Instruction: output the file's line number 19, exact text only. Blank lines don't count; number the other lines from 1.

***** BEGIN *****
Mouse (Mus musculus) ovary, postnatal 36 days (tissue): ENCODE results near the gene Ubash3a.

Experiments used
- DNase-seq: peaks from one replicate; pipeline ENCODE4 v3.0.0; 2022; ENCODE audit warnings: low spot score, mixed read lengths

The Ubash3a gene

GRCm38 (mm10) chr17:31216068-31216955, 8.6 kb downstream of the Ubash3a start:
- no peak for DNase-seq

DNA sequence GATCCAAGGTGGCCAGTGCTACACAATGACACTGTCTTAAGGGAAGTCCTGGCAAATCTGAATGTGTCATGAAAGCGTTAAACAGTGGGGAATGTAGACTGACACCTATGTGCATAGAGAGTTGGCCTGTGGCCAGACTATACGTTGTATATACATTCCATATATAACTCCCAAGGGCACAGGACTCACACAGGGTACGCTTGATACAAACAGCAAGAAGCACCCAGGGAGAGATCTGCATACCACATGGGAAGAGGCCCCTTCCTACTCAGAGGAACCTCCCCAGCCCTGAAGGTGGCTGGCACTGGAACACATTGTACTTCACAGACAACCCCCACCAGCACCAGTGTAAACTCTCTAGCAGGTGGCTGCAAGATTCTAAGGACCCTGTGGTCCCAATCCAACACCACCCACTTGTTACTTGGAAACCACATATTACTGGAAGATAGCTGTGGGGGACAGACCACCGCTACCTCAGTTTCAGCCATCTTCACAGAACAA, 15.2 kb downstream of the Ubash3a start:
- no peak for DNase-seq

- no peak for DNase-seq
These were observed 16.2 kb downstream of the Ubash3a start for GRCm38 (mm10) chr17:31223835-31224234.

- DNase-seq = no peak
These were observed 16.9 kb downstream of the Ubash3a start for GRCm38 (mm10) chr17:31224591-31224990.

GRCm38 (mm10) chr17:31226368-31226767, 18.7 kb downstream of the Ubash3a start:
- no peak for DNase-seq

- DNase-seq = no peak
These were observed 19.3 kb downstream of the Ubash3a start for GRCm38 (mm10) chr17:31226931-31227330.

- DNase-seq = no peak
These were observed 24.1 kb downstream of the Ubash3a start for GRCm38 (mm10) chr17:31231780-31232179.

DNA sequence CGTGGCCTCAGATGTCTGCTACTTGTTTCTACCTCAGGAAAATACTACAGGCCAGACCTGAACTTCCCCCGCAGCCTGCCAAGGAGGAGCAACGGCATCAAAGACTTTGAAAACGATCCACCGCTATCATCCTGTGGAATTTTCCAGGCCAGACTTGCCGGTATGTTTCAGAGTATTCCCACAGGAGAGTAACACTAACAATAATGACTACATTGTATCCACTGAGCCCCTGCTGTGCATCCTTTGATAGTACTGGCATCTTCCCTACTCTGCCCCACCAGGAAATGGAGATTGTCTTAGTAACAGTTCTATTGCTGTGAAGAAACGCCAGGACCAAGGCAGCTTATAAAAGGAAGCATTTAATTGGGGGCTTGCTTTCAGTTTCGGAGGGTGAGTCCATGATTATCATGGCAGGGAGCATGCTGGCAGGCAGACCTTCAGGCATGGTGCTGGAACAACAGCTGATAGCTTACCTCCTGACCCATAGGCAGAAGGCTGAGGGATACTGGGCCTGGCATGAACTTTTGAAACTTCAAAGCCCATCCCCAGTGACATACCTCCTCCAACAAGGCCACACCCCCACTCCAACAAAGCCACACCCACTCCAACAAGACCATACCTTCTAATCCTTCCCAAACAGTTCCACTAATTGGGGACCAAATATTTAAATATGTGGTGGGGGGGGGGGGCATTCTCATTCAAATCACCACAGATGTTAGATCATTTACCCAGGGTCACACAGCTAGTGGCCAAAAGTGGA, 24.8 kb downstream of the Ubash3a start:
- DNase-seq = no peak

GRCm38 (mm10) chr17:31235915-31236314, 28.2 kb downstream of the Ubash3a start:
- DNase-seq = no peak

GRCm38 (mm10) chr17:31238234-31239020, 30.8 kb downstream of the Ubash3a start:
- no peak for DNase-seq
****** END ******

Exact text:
DNA sequence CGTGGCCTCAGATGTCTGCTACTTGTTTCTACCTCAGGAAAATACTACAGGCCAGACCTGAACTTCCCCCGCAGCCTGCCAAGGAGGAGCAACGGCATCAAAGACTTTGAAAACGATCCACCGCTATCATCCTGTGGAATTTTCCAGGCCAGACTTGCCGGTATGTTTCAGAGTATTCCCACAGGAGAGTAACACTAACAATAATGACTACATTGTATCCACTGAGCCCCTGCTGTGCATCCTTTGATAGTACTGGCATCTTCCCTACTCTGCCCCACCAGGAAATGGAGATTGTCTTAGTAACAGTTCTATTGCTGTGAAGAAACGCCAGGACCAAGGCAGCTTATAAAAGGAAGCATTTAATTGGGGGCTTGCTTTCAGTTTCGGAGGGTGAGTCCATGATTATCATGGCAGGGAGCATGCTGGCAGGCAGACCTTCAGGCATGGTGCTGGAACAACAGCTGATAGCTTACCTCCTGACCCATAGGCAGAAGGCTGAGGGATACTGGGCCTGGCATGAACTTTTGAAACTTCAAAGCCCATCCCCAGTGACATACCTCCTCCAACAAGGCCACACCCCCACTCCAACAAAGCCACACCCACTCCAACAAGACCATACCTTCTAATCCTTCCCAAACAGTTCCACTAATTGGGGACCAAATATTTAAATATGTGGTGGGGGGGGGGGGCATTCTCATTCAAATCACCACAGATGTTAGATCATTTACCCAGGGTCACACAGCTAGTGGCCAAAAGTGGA, 24.8 kb downstream of the Ubash3a start: